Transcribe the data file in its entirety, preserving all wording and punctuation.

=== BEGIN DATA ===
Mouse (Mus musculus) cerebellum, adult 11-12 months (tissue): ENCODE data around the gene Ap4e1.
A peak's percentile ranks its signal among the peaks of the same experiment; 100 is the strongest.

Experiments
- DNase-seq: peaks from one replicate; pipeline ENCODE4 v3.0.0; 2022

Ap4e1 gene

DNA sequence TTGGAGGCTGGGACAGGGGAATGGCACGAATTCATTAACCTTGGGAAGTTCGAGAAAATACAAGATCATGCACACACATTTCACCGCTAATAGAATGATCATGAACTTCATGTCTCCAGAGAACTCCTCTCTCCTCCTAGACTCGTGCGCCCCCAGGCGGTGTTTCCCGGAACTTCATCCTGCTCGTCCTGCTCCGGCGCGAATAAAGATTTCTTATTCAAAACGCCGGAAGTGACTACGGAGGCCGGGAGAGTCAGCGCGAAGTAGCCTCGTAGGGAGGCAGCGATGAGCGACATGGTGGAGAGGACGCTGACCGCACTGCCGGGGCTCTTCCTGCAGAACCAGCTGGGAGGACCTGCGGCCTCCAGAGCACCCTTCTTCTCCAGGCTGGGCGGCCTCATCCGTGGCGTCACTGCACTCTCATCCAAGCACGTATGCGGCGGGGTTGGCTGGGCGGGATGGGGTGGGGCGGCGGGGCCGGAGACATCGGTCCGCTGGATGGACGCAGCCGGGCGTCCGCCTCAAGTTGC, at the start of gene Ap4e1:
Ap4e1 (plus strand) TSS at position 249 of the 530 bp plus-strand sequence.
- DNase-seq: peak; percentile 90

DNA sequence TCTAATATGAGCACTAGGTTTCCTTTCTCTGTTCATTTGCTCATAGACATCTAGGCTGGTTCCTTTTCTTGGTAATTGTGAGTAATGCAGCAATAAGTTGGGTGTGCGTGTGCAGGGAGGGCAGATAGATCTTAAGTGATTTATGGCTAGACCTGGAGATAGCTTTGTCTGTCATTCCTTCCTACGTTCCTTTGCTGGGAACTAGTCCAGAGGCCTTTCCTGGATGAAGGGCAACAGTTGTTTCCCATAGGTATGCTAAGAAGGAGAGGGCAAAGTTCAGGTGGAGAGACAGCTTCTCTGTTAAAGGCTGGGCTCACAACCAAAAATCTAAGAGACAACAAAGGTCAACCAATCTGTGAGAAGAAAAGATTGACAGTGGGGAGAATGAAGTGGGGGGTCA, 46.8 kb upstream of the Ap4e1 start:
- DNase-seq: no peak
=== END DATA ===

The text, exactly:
Mouse (Mus musculus) cerebellum, adult 11-12 months (tissue): ENCODE data around the gene Ap4e1.
A peak's percentile ranks its signal among the peaks of the same experiment; 100 is the strongest.

Experiments
- DNase-seq: peaks from one replicate; pipeline ENCODE4 v3.0.0; 2022

Ap4e1 gene

DNA sequence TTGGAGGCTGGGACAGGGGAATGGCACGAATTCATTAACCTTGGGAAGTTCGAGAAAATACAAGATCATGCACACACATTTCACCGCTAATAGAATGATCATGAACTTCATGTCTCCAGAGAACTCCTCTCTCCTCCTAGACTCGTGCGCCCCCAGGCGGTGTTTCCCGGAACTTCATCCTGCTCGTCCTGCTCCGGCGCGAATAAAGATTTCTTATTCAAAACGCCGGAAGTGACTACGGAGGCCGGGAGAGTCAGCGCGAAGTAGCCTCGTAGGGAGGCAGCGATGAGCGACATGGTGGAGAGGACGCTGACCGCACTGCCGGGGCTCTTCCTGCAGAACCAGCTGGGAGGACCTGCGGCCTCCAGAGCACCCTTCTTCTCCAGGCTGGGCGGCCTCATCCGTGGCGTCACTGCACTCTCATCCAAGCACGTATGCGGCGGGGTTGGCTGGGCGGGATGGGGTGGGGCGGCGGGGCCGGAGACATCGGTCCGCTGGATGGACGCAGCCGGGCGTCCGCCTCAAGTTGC, at the start of gene Ap4e1:
Ap4e1 (plus strand) TSS at position 249 of the 530 bp plus-strand sequence.
- DNase-seq: peak; percentile 90

DNA sequence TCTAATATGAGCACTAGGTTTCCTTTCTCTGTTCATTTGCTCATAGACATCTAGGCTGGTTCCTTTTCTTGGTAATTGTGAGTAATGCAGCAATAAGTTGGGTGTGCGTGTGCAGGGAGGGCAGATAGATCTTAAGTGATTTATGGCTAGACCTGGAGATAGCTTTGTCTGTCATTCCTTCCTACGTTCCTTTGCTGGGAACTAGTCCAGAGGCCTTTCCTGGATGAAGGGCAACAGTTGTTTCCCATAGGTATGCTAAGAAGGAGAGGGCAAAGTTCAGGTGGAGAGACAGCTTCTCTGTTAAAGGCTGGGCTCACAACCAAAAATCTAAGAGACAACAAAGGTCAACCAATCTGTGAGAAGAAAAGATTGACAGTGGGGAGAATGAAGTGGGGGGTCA, 46.8 kb upstream of the Ap4e1 start:
- DNase-seq: no peak